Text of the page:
Regulation of Legionella phagosome maturation and infection through flagellin and host Ipaf

Emory University, Atlanta, Georgia, United States
Journal of Biological Chemistry (Impact Factor: 4.6). 12/2006; 281(46):35217-23. DOI: 10.1074/jbc.M604933200
Source: PubMed

ABSTRACT Legionella pneumophila is an intracellular bacterium that causes an acute form of pneumonia called Legionnaires' disease. After infection of human macrophages, the Legionella-containing phagosome (LCP) avoids fusion with the lysosome allowing intracellular replication of the bacterium. In macrophages derived from most mouse strains, the LCP is delivered to the lysosome resulting in Legionella degradation and restricted bacterial growth. Mouse macrophages lacking the NLR protein Ipaf or its downstream effector caspase-1 are permissive to intracellular Legionella replication. However, the mechanism by which Ipaf restricts Legionella replication is not well understood. Here we demonstrate that the presence of flagellin and a competent type IV secretion system are critical for Legionella to activate caspase-1 in macrophages. Activation of caspase-1 in response to Legionella infection also required host Ipaf, but not TLR5. In the absence of Ipaf or caspase-1 activation, the LCP acquired endoplasmic reticulum-derived vesicles, avoided fusion with the lysosome, and allowed Legionella replication. Accordingly a Legionella mutant lacking flagellin did not activate caspase-1, avoided degradation, and replicated in wild-type macrophages. The regulation of phagosome maturation by Ipaf occurred within 2 h after infection and was independent of macrophage cell death. In vivo studies confirmed that flagellin and Ipaf play an important role in the control of Legionella clearance. These results reveal that Ipaf restricts Legionella replication through the regulation of phagosome maturation, providing a novel function for NLR proteins in host defense against an intracellular bacterium.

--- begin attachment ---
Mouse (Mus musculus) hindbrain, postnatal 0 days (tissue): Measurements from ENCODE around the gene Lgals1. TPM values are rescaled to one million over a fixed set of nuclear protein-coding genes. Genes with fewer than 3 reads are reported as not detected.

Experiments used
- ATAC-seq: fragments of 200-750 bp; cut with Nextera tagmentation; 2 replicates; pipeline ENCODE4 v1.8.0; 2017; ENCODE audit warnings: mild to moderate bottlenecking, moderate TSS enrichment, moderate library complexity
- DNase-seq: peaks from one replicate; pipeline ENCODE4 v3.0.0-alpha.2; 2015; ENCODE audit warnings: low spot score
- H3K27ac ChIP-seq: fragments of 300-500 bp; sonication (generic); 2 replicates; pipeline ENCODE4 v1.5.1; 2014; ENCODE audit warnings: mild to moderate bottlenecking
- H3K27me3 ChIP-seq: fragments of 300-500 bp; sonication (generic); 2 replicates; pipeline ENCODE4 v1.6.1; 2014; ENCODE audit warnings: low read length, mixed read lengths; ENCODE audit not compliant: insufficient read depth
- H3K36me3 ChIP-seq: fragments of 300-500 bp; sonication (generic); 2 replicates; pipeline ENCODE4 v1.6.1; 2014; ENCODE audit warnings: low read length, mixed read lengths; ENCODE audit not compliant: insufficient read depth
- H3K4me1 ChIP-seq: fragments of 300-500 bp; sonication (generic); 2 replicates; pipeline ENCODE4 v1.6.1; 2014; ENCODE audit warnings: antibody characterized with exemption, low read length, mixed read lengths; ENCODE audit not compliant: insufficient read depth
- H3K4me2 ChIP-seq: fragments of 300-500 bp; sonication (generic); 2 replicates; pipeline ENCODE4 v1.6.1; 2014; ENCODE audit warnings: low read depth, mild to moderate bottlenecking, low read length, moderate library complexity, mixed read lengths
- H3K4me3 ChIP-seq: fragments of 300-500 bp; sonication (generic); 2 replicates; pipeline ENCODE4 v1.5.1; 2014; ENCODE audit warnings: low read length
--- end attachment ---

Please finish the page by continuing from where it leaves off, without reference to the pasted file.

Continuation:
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Available from: Nesrin Ozoren, Sep 30, 2014
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